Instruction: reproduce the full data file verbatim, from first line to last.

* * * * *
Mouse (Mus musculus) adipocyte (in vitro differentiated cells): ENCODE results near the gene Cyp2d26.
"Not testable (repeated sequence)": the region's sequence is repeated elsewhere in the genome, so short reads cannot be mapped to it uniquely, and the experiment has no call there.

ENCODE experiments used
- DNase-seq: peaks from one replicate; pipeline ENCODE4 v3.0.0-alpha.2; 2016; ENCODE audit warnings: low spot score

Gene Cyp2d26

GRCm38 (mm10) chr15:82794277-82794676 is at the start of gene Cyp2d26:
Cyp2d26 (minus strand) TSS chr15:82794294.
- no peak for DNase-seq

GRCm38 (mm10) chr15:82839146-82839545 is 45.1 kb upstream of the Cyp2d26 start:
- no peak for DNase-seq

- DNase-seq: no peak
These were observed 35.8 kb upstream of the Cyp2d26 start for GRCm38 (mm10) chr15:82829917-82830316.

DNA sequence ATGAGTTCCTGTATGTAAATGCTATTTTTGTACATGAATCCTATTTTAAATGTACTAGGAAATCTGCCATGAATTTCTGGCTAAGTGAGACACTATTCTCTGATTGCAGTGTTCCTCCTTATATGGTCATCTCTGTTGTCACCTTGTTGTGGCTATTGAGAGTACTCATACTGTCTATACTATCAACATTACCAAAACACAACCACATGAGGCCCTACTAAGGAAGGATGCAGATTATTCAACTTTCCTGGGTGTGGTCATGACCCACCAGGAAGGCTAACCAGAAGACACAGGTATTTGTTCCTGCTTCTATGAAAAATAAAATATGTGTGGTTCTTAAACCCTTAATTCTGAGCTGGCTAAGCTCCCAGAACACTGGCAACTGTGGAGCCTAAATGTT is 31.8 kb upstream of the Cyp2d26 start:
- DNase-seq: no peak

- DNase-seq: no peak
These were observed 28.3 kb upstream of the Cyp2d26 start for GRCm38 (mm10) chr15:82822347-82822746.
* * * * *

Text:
Mouse (Mus musculus) adipocyte (in vitro differentiated cells): ENCODE results near the gene Cyp2d26.
"Not testable (repeated sequence)": the region's sequence is repeated elsewhere in the genome, so short reads cannot be mapped to it uniquely, and the experiment has no call there.

ENCODE experiments used
- DNase-seq: peaks from one replicate; pipeline ENCODE4 v3.0.0-alpha.2; 2016; ENCODE audit warnings: low spot score

Gene Cyp2d26

GRCm38 (mm10) chr15:82794277-82794676 is at the start of gene Cyp2d26:
Cyp2d26 (minus strand) TSS chr15:82794294.
- no peak for DNase-seq

GRCm38 (mm10) chr15:82839146-82839545 is 45.1 kb upstream of the Cyp2d26 start:
- no peak for DNase-seq

- DNase-seq: no peak
These were observed 35.8 kb upstream of the Cyp2d26 start for GRCm38 (mm10) chr15:82829917-82830316.

DNA sequence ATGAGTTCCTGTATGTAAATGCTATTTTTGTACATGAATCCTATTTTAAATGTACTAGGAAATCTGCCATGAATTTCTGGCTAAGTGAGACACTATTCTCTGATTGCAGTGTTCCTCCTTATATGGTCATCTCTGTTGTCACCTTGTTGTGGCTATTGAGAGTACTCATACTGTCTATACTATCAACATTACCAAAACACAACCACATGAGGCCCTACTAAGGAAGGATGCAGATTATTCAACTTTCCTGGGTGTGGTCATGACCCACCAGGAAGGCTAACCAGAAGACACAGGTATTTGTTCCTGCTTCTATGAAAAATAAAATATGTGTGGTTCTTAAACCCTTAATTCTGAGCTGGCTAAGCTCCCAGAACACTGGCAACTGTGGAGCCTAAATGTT is 31.8 kb upstream of the Cyp2d26 start:
- DNase-seq: no peak

- DNase-seq: no peak
These were observed 28.3 kb upstream of the Cyp2d26 start for GRCm38 (mm10) chr15:82822347-82822746.